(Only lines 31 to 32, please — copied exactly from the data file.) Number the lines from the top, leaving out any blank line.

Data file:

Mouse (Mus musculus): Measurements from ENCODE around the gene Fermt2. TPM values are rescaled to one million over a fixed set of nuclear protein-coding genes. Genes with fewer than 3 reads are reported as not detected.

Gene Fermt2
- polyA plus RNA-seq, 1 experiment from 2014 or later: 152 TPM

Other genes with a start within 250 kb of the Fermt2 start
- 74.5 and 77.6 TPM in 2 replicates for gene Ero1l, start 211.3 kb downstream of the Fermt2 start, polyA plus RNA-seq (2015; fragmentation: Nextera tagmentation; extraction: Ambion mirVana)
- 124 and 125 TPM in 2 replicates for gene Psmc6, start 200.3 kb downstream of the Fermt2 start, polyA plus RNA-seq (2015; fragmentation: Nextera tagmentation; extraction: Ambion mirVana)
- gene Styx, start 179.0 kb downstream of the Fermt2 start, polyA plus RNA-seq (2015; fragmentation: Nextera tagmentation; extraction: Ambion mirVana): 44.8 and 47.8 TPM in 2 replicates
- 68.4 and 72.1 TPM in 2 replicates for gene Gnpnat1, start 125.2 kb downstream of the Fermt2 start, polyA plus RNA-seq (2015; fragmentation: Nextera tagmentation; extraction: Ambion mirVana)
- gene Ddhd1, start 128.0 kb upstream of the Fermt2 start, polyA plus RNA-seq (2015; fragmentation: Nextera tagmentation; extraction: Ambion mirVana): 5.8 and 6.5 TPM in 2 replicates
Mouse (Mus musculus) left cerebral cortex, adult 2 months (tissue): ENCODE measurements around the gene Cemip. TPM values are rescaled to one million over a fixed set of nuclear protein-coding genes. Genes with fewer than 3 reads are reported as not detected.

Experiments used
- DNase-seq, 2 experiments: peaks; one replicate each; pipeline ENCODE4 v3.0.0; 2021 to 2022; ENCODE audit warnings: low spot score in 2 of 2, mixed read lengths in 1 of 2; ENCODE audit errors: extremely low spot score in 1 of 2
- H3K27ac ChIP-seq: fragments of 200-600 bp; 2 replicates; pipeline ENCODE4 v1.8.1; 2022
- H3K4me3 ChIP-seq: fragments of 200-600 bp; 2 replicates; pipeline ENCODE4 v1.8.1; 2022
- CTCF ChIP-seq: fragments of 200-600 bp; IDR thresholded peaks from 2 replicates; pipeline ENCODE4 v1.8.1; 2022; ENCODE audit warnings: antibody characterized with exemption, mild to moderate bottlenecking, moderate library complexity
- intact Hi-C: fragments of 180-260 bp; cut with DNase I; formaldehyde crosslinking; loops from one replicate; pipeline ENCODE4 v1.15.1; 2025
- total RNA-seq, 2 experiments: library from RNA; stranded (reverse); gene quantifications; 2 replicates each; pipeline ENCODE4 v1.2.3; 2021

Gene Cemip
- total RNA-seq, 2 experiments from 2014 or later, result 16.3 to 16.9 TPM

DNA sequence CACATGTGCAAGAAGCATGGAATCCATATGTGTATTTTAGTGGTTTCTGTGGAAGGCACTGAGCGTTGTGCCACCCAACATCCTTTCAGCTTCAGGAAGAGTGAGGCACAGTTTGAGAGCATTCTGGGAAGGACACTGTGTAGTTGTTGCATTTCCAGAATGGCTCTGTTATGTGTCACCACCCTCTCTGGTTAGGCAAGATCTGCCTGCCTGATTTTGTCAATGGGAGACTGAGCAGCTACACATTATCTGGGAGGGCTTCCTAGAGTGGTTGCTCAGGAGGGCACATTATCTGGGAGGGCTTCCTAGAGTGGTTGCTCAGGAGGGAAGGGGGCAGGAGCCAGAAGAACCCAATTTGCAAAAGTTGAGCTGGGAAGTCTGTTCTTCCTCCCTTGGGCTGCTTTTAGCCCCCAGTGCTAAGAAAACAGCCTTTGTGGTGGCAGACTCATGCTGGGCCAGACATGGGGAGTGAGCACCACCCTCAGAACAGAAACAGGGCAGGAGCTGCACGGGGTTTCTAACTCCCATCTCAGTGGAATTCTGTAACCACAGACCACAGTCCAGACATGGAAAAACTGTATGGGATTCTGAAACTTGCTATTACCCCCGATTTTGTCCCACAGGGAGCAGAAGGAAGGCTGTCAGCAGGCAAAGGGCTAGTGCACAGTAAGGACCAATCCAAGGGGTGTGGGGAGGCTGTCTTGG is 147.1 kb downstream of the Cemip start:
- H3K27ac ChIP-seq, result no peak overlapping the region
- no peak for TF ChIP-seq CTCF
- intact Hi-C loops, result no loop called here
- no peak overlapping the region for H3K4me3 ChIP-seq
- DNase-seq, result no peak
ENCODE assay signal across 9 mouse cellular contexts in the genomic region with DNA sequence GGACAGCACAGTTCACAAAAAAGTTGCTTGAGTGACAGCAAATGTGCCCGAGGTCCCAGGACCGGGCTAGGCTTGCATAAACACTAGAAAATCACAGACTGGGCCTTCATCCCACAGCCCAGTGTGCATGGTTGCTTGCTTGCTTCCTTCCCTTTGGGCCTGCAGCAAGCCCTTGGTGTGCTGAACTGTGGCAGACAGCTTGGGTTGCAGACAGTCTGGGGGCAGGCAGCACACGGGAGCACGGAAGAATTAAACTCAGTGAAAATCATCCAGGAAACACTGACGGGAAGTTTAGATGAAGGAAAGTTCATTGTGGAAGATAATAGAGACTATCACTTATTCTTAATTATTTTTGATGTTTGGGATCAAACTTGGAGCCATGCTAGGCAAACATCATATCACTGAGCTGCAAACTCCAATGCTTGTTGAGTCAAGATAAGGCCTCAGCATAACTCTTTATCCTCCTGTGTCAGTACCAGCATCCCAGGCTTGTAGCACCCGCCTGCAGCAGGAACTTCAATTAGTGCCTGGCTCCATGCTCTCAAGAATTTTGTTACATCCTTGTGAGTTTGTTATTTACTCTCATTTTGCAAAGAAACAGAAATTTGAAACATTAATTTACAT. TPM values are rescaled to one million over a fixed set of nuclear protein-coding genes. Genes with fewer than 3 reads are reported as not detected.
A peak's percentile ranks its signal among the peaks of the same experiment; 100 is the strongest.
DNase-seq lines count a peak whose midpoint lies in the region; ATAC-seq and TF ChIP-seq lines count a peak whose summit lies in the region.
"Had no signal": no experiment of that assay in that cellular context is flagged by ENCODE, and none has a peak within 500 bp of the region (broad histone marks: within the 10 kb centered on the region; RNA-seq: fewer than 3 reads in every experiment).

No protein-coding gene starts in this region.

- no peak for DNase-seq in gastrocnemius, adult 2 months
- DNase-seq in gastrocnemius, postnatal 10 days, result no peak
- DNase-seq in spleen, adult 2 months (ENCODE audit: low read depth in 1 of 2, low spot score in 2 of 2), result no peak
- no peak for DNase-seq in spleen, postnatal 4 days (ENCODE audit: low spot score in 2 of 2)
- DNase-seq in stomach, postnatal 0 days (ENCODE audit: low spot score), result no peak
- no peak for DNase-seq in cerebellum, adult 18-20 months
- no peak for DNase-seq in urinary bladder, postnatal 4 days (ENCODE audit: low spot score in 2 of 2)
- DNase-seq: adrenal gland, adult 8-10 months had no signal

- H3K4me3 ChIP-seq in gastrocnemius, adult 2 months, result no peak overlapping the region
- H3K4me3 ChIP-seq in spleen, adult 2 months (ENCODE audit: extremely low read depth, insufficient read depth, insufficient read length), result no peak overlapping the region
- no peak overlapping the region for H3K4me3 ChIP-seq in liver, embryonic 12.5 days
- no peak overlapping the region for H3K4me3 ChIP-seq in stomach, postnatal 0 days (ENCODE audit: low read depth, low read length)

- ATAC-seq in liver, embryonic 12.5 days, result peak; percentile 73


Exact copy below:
- no peak for DNase-seq in gastrocnemius, adult 2 months
- DNase-seq in gastrocnemius, postnatal 10 days, result no peak